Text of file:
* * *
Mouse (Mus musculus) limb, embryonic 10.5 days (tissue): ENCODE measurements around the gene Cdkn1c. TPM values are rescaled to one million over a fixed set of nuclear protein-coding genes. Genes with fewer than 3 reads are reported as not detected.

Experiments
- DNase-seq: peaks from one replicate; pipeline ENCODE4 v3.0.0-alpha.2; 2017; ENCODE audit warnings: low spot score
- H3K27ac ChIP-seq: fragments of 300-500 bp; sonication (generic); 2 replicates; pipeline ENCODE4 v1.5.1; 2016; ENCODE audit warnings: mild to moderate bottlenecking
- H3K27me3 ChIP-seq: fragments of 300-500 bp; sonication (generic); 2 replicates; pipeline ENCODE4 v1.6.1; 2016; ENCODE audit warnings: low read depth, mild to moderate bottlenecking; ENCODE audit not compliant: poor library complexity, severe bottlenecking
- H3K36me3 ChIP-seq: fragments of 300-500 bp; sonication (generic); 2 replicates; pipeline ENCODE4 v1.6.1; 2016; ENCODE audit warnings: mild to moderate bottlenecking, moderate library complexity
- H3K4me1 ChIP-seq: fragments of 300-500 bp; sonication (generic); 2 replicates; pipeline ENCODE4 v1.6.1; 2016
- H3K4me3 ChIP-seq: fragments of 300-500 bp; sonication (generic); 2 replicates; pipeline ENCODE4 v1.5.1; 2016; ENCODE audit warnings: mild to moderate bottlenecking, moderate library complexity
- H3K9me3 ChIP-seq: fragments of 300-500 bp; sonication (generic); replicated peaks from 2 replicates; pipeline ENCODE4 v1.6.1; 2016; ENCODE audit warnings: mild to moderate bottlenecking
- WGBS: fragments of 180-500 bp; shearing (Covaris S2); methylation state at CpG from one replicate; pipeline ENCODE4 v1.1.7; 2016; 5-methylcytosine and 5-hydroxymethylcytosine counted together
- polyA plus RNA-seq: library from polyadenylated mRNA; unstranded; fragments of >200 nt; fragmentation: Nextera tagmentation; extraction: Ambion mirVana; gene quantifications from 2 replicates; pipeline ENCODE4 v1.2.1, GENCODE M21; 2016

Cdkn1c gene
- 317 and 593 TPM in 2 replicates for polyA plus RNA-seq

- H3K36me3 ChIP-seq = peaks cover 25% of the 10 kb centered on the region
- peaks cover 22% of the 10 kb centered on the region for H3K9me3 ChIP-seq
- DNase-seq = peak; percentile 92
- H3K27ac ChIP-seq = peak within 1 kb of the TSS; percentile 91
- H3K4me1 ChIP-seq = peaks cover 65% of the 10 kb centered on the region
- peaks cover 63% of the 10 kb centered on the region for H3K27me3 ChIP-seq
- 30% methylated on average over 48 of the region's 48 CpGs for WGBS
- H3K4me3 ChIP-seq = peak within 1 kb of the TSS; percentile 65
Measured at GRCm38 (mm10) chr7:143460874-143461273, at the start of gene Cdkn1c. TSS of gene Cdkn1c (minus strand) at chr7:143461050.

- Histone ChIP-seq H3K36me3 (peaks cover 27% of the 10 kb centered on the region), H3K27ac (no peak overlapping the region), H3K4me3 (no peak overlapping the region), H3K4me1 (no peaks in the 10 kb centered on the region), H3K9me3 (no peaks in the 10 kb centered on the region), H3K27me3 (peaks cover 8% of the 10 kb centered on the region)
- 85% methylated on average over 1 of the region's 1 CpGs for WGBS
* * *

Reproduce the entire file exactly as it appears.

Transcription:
Mouse (Mus musculus) limb, embryonic 10.5 days (tissue): ENCODE measurements around the gene Cdkn1c. TPM values are rescaled to one million over a fixed set of nuclear protein-coding genes. Genes with fewer than 3 reads are reported as not detected.

Experiments
- DNase-seq: peaks from one replicate; pipeline ENCODE4 v3.0.0-alpha.2; 2017; ENCODE audit warnings: low spot score
- H3K27ac ChIP-seq: fragments of 300-500 bp; sonication (generic); 2 replicates; pipeline ENCODE4 v1.5.1; 2016; ENCODE audit warnings: mild to moderate bottlenecking
- H3K27me3 ChIP-seq: fragments of 300-500 bp; sonication (generic); 2 replicates; pipeline ENCODE4 v1.6.1; 2016; ENCODE audit warnings: low read depth, mild to moderate bottlenecking; ENCODE audit not compliant: poor library complexity, severe bottlenecking
- H3K36me3 ChIP-seq: fragments of 300-500 bp; sonication (generic); 2 replicates; pipeline ENCODE4 v1.6.1; 2016; ENCODE audit warnings: mild to moderate bottlenecking, moderate library complexity
- H3K4me1 ChIP-seq: fragments of 300-500 bp; sonication (generic); 2 replicates; pipeline ENCODE4 v1.6.1; 2016
- H3K4me3 ChIP-seq: fragments of 300-500 bp; sonication (generic); 2 replicates; pipeline ENCODE4 v1.5.1; 2016; ENCODE audit warnings: mild to moderate bottlenecking, moderate library complexity
- H3K9me3 ChIP-seq: fragments of 300-500 bp; sonication (generic); replicated peaks from 2 replicates; pipeline ENCODE4 v1.6.1; 2016; ENCODE audit warnings: mild to moderate bottlenecking
- WGBS: fragments of 180-500 bp; shearing (Covaris S2); methylation state at CpG from one replicate; pipeline ENCODE4 v1.1.7; 2016; 5-methylcytosine and 5-hydroxymethylcytosine counted together
- polyA plus RNA-seq: library from polyadenylated mRNA; unstranded; fragments of >200 nt; fragmentation: Nextera tagmentation; extraction: Ambion mirVana; gene quantifications from 2 replicates; pipeline ENCODE4 v1.2.1, GENCODE M21; 2016

Cdkn1c gene
- 317 and 593 TPM in 2 replicates for polyA plus RNA-seq

- H3K36me3 ChIP-seq = peaks cover 25% of the 10 kb centered on the region
- peaks cover 22% of the 10 kb centered on the region for H3K9me3 ChIP-seq
- DNase-seq = peak; percentile 92
- H3K27ac ChIP-seq = peak within 1 kb of the TSS; percentile 91
- H3K4me1 ChIP-seq = peaks cover 65% of the 10 kb centered on the region
- peaks cover 63% of the 10 kb centered on the region for H3K27me3 ChIP-seq
- 30% methylated on average over 48 of the region's 48 CpGs for WGBS
- H3K4me3 ChIP-seq = peak within 1 kb of the TSS; percentile 65
Measured at GRCm38 (mm10) chr7:143460874-143461273, at the start of gene Cdkn1c. TSS of gene Cdkn1c (minus strand) at chr7:143461050.

- Histone ChIP-seq H3K36me3 (peaks cover 27% of the 10 kb centered on the region), H3K27ac (no peak overlapping the region), H3K4me3 (no peak overlapping the region), H3K4me1 (no peaks in the 10 kb centered on the region), H3K9me3 (no peaks in the 10 kb centered on the region), H3K27me3 (peaks cover 8% of the 10 kb centered on the region)
- 85% methylated on average over 1 of the region's 1 CpGs for WGBS